Peter B. Gray

Professor, Anthropology
Expertise: Evolution and Fatherhood, Evolution of Human Sexuality, Human-Animal Interactions

Biography

Peter Gray's research interests broadly span the evolution of human reproductive behavior, comparative primate behavior and behavioral and reproductive endocrinology.

Gray has authored articles and book chapters on topics including male testosterone and social behavior, age-related changes in physiology and behavior, evolution and variation in fathering, links between sexuality and parenting, body image, and human-pet relationships. Several of these recent publications -- such as on dating and sexual activity of single parents, and the role of pet dogs and cats in human dating and courtship -- have attracted wider media attention.

He is the co-author of Evolution and Human Sexual Behavior (Harvard University Press, 2013), a comprehensive, one-volume survey of the evolutionary science of human sexual behavior and why sexuality has remained a core fascination of human beings throughout time and across cultures. He is the co-author of Fatherhood: Evolution and Human Paternal Behavior (Harvard University Press, 2010), a book that integrates evolutionary, comparative, cross-cultural, and neuroendrocrine aspects of fatherhood, with attention given to the impacts of fatherhood on men's physiology, sexuality, and health, among other areas. He has also co-edited Endocrinology of Social Relationships (Harvard University Press, 2009), a volume that considers evolutionary, comparative, and endocrine aspects of pair bonding, parent-child and other relationships.

Education

  • B.A., Geography/Environmental Studies, UCLA

  • B.A., Anthropology, UCLA
  • A.M., Biological Anthropology, Harvard University
  • Ph.D., Biological Anthropology, Harvard University

Peter B. Gray In The News

American Sex Podcast
July 29, 2019
The societal messages we receive about our genital hair cause us a great deal of turmoil. Should we trim? Shave completely? Or let it grow free? What do our grooming preferences say about us and how do the people we’re intimate with feel about that? On this episode, we examine your personal stories, difficulties, and strategies for caring for your garden down below. We also speak with Lyndsey Craig, an anthropology doctoral candidate studying cross-cultural pubic hair grooming practices. They say that our modern preference for genital baldness is primarily influenced by pornography & the media. Will Lyndsey’s pubic detective work throughout history tell us otherwise? You may be surprised at what you learn!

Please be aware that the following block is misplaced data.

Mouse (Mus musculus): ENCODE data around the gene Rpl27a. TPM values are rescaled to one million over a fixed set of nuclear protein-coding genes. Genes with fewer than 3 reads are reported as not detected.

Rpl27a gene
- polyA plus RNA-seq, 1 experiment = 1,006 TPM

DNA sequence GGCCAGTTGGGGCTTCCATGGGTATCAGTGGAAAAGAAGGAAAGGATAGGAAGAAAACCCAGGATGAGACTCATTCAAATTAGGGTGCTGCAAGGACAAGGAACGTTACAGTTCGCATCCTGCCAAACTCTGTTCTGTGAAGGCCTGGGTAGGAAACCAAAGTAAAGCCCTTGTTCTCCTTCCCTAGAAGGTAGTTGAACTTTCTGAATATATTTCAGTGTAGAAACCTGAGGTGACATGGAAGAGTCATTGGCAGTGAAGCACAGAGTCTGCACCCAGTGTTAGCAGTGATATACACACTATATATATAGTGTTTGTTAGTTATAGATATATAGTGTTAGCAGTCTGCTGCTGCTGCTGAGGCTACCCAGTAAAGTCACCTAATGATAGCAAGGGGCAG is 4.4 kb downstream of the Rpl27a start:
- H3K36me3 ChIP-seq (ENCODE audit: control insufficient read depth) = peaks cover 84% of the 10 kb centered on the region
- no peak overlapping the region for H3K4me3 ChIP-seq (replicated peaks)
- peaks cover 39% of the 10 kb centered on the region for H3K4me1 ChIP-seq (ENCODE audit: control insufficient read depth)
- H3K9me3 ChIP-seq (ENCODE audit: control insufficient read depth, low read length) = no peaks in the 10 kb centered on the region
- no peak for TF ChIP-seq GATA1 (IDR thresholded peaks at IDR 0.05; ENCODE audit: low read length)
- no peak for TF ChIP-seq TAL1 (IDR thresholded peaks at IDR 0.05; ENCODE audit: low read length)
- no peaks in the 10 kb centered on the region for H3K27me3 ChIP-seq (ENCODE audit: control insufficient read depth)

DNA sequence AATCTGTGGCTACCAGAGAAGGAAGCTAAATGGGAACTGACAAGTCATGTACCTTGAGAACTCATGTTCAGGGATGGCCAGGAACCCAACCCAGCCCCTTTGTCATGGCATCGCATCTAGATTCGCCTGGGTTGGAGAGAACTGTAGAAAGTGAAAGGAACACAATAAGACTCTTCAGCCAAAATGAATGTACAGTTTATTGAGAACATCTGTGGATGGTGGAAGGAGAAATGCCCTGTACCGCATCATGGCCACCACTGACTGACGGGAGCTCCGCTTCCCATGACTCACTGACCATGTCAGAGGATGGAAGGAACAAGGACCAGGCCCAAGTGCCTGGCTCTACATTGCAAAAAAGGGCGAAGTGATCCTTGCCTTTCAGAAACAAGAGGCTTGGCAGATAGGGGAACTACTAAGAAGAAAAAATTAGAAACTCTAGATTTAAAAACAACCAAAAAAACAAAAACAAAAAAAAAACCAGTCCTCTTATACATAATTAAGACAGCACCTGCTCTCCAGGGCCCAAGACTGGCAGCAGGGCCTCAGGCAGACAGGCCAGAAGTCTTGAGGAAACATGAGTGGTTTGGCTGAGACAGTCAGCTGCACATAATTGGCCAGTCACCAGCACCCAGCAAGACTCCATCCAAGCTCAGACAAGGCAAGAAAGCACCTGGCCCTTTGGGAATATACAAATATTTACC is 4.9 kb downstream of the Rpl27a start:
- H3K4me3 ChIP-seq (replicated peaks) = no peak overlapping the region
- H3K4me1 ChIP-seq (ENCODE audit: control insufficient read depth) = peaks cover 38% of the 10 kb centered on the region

Vice
July 15, 2019
When pubic hair became less fashionable, so did talking about crabs—but they're just as common as they've ever been.
Dirty History Podcast
July 9, 2019
On this episode, I was joined by Lyndsey Craig, a researcher and Ph.D. student of Anthropology at UNLV. She recently penned a paper titled, “Pubic Hair Removal Practices in Cross-Cultural Perspective.”
The Hook Up Podcast
July 8, 2019
What do you do with your hair down there? Maybe you pluck it, maybe you wax it, maybe you’ve lasered it all off…But why are we so obsessed with removing our pubes, and has it always been this way? Host Nat Tencic tackles those questions and learns how everyone can embrace whatever landscaping they choose … and how to deal if a partner can't get around it.

Articles Featuring Peter B. Gray

silhouette of woman holding razor against blue background
ResearchJune 4, 2019
New UNLV study lays bare cultural reasons around the globe for bikini waxing and man-scaping.
Portrait of Peter Gray, Assistant Professor of Anthropology
Campus NewsFebruary 16, 2018
First of its kind study looked at UNLV’s 8-Bit team as it readies for Mountain West Showdown against Boise State University.
Peter Gray and his dog Puppers
ResearchNovember 24, 2015
UNLV-led anthropology study finds dog owners more attractive to potential mates.
Students walking by the law school
Campus NewsApril 8, 2013
UNLV makes the news this month with new research, award-winning students and top academic experts.